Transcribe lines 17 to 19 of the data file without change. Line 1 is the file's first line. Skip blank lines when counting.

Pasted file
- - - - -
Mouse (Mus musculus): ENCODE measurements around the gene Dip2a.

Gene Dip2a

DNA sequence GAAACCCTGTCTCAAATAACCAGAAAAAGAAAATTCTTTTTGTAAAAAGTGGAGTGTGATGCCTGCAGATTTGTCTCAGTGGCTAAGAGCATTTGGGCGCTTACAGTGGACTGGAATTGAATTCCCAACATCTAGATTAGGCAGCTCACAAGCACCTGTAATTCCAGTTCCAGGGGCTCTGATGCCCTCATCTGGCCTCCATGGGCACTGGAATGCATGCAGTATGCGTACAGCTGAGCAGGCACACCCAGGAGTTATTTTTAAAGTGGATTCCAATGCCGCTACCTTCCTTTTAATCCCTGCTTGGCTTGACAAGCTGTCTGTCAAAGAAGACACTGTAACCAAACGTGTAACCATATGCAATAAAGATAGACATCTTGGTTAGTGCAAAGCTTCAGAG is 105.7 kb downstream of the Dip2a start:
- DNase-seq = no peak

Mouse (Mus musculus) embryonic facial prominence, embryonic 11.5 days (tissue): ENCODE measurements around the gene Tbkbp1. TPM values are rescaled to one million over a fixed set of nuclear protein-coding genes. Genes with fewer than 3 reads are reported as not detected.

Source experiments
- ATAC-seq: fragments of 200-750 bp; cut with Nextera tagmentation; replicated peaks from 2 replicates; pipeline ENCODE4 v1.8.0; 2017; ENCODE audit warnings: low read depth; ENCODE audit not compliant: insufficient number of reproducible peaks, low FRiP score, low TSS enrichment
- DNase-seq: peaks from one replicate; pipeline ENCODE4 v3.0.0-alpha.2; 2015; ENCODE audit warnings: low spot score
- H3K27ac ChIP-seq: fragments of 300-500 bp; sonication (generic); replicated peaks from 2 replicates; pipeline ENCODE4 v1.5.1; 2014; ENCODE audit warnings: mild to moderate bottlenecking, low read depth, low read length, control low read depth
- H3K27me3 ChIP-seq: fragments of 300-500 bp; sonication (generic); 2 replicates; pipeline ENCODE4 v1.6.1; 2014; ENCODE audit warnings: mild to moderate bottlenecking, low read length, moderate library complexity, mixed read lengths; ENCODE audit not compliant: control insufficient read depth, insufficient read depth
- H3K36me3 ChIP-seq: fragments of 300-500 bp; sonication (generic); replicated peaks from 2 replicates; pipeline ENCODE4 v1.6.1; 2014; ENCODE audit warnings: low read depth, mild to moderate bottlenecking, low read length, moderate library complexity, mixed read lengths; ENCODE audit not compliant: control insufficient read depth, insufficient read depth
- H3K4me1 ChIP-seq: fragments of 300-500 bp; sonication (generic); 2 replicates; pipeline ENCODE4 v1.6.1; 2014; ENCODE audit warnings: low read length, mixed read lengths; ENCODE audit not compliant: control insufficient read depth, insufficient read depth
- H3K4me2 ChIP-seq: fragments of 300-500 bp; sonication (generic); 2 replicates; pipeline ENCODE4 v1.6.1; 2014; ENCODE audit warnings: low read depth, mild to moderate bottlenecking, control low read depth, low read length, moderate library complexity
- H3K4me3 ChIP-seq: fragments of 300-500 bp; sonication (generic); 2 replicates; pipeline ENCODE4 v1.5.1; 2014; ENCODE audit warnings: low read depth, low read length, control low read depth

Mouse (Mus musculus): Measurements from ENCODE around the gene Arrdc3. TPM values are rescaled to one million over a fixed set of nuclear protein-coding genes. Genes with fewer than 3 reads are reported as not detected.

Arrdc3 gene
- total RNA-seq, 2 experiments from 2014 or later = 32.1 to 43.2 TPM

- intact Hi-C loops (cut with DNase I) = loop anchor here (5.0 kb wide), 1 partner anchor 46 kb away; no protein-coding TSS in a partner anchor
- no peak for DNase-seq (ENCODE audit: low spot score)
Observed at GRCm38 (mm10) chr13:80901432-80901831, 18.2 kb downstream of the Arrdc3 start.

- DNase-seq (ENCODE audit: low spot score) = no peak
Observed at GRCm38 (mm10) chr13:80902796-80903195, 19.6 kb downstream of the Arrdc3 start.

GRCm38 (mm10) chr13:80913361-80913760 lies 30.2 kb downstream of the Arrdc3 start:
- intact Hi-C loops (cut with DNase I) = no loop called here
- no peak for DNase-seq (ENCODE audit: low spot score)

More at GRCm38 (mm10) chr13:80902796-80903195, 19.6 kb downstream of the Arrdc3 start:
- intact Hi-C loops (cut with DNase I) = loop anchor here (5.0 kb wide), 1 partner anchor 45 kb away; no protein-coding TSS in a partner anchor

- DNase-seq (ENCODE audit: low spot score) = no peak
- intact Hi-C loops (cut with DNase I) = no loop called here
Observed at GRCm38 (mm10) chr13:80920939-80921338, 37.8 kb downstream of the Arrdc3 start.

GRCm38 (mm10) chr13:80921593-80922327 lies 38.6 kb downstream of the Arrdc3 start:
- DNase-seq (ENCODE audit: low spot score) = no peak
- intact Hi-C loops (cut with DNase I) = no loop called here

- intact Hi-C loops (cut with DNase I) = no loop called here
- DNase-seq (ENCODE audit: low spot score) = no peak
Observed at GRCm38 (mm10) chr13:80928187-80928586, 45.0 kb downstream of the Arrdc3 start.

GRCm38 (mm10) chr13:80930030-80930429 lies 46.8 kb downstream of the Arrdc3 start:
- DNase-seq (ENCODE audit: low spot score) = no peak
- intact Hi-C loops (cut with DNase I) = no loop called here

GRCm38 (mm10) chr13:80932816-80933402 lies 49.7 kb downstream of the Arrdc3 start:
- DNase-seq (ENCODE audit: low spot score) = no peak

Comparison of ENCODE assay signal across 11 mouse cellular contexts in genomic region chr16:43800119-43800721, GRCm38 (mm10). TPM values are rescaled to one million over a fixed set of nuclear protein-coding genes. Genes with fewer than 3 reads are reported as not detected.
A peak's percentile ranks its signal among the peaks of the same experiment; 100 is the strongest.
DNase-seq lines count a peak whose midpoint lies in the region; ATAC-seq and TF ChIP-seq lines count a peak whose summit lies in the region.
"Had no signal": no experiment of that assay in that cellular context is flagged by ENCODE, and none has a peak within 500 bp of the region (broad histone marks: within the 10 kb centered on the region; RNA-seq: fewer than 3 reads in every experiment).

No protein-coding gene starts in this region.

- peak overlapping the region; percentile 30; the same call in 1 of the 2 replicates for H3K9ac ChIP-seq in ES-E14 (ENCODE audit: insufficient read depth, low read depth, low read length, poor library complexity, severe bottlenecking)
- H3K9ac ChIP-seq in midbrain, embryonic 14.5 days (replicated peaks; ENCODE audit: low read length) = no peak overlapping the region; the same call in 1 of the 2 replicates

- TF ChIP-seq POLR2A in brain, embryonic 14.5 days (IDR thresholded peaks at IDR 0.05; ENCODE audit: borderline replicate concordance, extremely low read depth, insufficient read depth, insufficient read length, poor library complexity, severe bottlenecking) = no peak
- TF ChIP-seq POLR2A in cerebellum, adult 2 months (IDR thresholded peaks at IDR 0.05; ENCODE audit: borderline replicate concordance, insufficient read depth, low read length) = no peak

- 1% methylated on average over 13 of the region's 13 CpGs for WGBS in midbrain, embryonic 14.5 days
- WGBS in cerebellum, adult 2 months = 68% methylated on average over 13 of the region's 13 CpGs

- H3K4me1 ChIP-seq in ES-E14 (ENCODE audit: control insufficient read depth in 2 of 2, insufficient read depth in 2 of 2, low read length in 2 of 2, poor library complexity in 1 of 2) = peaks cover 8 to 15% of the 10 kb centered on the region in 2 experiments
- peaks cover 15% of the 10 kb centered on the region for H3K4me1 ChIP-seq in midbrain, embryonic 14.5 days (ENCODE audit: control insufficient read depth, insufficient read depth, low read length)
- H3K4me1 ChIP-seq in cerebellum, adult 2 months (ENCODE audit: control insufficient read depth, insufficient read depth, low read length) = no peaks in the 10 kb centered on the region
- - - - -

- total RNA-seq, 2 experiments from 2014 or later = 32.1 to 43.2 TPM

- intact Hi-C loops (cut with DNase I) = loop anchor here (5.0 kb wide), 1 partner anchor 46 kb away; no protein-coding TSS in a partner anchor
- no peak for DNase-seq (ENCODE audit: low spot score)